Cul­ture of Color

Bhutan is known for its rich and col­or­ful cul­tural her­itage which is the main at­trac­tion for tourists.

Southasia - - CONTENTS - By Zu­fah An­sari

Bhutan also known as the King­dom of Bhutan lies in the eastern Hi­malayas nestling be­tween In­dia and China. Lo­cated in the heart of the Hi­malayas, Bhutan is a land-locked coun­try. The form of gov­ern­ment is as unique as the coun­try it­self; it is one of the only demo­cratic monar­chies in the world with a par­lia­men­tary form of gov­ern­ment. Bhutan has been a mem­ber of the United Na­tions since 1971. It is a found­ing mem­ber of the South Asian As­so­ci­a­tion for Re­gional Co­op­er­a­tion (SAARC).

The coun­try is a mem­ber of 150 in­ter­na­tional or­ga­ni­za­tions, in­clud­ing the World Bank and the IMF and main­tains strong eco­nomic, so­cial and mil­i­tary re­la­tions with In­dia. Other than In­dia, Bhutan has diplo­matic re­la­tions with more than 52 coun­tries and the Euro­pean Union. By a long­stand­ing agree­ment, In­dian and Bhutanese cit­i­zens can travel to each other's coun­tries with­out the need for a pass­port or visa; how­ever, they need to carry their na­tional iden­tity cards with them while trav­el­ling. Bhutan is one of the world’s small­est economies, mainly based on agri­cul­ture, forestry and tourism. The cur­rency used in Bhutan is the ngul­trum, which is con­nected to the In­dian rupee. The na­tional lan­guage is Bhutanese, one of 53 lan­guages in the Ti­betan lan­guage fam­ily.

Pop­u­larly known as the Land of Thun­der Dragons, Bhutan is fa­mous for its rich and unique cul­tural her­itage and has be­come one of the main at­trac­tions for tourists. Bhutanese tra­di­tion

is deeply steeped in its Bud­dhist her­itage. Its in­dige­nous pop­u­la­tion com­prises the Druk­pas. Three eth­nic groups: the Snar­chops, the Nga­lops and the Lhot­sam­pas make up to­day’s Drukpa pop­u­la­tion. Most of them are pre­dom­i­nantly Bud­dhist, while Hin­duism is the sec­ond largest re­li­gion in the coun­try. The Bud­dhist cul­ture has and still plays an im­por­tant role in the cul­tural, so­cial and so­ci­o­log­i­cal de­vel­op­ment of Bhutan and its peo­ple. Though the ur­ban set­tle­ments have moved to­wards a mo­dem form of liv­ing, the ma­jor­ity of the pop­u­la­tion still lives in small ru­ral vil­lages where small fam­ily farms are the prime form of life and farm­ing, the most com­mon oc­cu­pa­tion.

Most of the Bhutanese eat their food by hands, keep­ing up with a sim­ple and tra­di­tional lifestyle. Their di­ets are rich in meat, poul­try, dairy, grain and veg­eta­bles. The food is first served to the head of the fam­ily fol­lowed by oth­ers; the en­tire fam­ily sits cross-legged on the wooden floor while eat­ing to­gether. Due to mod­ern­iza­tion, the trends for the tra­di­tional Bhutanese are chang­ing; the clay pots used for serv­ing and eat­ing pur­poses have been re­placed by ce­ramic bowls. Though the tra­di­tional eat­ing habits are still a part of the Bhutanese ev­ery­day lifestyle but is most com­monly prac­ticed in the ru­ral ar­eas of the coun­try, com­pared to mod­ern cities.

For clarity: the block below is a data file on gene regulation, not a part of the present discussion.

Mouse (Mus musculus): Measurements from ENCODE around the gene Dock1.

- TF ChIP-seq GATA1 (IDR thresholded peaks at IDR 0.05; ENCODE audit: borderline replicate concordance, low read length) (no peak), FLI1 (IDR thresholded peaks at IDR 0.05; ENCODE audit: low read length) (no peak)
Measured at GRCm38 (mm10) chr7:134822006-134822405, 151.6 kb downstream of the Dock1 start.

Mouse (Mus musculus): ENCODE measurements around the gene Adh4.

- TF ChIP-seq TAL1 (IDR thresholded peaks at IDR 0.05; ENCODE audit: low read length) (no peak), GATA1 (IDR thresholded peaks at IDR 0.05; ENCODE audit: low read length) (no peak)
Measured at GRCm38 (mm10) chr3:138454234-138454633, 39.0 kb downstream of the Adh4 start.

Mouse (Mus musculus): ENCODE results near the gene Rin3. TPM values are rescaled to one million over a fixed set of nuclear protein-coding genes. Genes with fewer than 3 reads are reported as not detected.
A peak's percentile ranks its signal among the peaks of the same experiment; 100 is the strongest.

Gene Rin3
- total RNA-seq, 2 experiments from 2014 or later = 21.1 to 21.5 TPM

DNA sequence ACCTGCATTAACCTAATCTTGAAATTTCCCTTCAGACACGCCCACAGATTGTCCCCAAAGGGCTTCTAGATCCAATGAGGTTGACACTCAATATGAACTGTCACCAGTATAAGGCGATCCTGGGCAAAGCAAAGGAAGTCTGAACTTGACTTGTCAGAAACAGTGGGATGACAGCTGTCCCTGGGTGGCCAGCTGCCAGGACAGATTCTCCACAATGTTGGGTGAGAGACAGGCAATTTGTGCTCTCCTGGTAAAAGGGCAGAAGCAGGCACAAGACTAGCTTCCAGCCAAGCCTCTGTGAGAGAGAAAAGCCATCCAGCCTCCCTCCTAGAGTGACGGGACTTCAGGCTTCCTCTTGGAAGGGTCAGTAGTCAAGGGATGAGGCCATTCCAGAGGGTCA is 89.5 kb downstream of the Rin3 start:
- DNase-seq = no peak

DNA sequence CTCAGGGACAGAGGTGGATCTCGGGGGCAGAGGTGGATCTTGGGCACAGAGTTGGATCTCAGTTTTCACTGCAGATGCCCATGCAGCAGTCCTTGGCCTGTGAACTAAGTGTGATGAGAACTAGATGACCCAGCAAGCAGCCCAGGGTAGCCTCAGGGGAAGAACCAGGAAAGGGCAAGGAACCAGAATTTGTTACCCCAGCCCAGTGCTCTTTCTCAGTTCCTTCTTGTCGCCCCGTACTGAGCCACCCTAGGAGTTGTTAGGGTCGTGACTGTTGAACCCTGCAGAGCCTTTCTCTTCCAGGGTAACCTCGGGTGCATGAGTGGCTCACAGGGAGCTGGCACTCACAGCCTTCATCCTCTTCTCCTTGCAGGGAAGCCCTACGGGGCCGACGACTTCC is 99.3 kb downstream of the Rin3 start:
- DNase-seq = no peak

Bhutanese tra­di­tional dresses both of men and women are the most dis­tinc­tive and unique gar­ments that have evolved over thou­sands of years. The na­tional dress for men is the gho, a knee-length robe tied at the waist by a cloth belt. Whereas, women wear an an­kle-length dress, the kira, clipped at the shoul­ders and tied at the waist. These dresses pro­vide a unique iden­tity to the peo­ple of Bhutan; they also de­pict the true rep­re­sen­ta­tion of Bud­dhism, which is re­flected in the Bhutanese lifestyle.

Bhutan’s rich­ness and cul­tural di­ver­sity is fur­ther en­hanced by the many elab­o­rate and col­or­ful re­li­gious fes­ti­vals that are cel­e­brated through­out the coun­try. Each vil­lage is known for their unique fes­ti­val as ev­ery vil­lage or­ga­nizes a dif­fer­ent fes­ti­val in which peo­ple from other vil­lages and ar­eas

Bhutan’s rich­ness and cul­tural di­ver­sity is fur­ther en­hanced by the many elab­o­rate and col­or­ful re­li­gious fes­ti­vals that are cel­e­brated through­out the coun­try.

come and spend time with their fam­i­lies and friends. These fes­ti­vals also serve the pur­pose of con­nect­ing fam­i­lies with one another and dis­tinct rel­a­tives, liv­ing in dif­fer­ent ar­eas. One of the most widely known fes­ti­vals is the an­nual Tshechu, mean­ing a re­li­gious fes­ti­val. As the Tshechu be­gins, the vil­lagers and the gen­eral public dress in their finest clothes and con­gre­gate at their lo­cal tem­ples and monas­ter­ies.

Mar­riages are sim­ple af­fairs and are usu­ally kept low-key. How­ever, elab­o­rate rit­u­als are per­formed for last­ing unions be­tween the bride and the bride­groom. Af­ter the re­li­gious cer­e­mony, par­ents, rel­a­tive and friends give tra­di­tional of­fer­ings to the new­ly­wed cou­ple. Love mar­riages are com­mon in ur­ban ar­eas, but the tra­di­tion of ar­ranged mar­riages is still com­mon in the vil­lages.

The birth of a child is al­ways wel­comed in Bhutan. Ex­tended fam­ily and guests are dis­cour­aged from vis­it­ing dur­ing the first three days af­ter the birth. On the third day, a short pu­rifi­ca­tion rit­ual is per­formed af­ter which visi­tors are wel­comed to visit the new born and the mother. For the Bhutanese, chil­dren as the pro­gen­i­tors of the fu­ture and there­fore they do not dis­crim­i­nate about the sex of the child. Tra­di­tion­ally var­i­ous gifts are of­fered, rang­ing from dairy prod­ucts to clothes and money.

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